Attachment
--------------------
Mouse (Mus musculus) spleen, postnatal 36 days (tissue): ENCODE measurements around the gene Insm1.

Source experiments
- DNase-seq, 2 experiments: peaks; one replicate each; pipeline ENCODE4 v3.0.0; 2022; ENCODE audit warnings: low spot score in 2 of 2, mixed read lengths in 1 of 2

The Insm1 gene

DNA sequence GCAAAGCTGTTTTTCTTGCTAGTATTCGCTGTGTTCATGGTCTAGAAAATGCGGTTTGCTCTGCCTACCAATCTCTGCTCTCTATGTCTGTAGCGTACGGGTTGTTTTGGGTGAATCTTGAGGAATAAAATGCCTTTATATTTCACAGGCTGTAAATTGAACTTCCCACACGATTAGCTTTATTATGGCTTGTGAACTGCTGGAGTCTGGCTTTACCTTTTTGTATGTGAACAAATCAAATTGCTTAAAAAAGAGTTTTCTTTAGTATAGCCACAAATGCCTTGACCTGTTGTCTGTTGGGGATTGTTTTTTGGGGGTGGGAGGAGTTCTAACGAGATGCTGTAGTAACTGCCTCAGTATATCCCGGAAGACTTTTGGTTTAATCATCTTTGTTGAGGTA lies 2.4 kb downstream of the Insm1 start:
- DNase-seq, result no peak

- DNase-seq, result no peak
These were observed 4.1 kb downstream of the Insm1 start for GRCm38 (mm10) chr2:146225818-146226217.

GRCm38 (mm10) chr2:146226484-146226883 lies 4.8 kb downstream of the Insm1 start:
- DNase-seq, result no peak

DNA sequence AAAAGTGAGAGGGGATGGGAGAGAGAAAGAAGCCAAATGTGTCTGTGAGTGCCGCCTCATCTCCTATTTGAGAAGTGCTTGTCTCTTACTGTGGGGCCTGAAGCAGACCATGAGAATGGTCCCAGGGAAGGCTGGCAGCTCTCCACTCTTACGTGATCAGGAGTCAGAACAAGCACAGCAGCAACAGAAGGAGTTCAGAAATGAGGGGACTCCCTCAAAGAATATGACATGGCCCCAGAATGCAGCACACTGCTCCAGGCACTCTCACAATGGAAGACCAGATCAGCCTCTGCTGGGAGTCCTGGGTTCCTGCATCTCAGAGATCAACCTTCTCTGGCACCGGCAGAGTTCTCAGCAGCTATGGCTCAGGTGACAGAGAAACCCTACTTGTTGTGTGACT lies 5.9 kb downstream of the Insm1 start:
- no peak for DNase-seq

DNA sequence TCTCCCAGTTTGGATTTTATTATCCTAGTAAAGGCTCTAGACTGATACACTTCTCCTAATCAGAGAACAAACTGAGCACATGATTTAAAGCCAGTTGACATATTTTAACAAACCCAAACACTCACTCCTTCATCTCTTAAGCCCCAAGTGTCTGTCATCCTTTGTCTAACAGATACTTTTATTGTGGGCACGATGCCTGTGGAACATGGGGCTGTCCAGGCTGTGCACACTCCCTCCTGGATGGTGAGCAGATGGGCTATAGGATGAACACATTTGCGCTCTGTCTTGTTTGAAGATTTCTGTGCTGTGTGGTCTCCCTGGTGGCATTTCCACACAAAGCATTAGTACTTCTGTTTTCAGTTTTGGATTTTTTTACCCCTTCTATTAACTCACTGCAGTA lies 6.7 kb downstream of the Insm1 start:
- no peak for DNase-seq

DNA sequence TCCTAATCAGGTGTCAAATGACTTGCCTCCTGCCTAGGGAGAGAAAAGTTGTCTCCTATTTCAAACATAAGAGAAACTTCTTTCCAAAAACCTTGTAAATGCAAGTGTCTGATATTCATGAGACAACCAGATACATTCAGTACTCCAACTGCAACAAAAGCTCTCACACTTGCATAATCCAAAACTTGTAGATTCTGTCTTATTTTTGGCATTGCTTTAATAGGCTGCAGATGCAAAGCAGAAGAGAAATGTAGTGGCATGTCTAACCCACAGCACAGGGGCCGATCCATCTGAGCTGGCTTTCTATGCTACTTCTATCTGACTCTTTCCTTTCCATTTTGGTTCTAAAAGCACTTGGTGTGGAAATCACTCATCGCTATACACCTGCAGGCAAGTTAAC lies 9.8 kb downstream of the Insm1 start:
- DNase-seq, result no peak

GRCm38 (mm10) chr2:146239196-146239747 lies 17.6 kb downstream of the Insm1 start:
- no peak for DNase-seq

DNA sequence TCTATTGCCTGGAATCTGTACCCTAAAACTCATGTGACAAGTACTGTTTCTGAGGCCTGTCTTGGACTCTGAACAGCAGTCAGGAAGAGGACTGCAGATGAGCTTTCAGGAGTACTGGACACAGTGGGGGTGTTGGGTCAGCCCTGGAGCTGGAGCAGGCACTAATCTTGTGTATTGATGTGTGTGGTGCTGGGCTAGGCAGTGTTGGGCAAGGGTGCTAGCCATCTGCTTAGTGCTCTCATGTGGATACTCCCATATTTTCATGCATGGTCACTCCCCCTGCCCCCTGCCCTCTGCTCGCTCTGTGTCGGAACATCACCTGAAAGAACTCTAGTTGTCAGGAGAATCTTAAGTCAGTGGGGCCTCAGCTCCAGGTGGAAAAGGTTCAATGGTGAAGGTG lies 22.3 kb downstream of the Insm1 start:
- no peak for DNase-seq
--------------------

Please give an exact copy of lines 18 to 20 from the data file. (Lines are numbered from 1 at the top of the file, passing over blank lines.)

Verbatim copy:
- no peak for DNase-seq

DNA sequence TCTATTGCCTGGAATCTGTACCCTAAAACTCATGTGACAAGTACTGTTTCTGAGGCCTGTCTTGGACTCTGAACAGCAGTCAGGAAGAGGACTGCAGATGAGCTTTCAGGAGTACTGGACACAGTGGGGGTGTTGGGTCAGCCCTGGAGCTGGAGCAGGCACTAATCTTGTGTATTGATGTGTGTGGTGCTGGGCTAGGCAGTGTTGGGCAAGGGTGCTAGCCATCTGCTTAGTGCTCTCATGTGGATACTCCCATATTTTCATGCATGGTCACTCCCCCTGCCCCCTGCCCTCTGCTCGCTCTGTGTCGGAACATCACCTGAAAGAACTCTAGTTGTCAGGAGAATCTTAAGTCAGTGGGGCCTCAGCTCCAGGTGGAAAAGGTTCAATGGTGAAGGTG lies 22.3 kb downstream of the Insm1 start:
- no peak for DNase-seq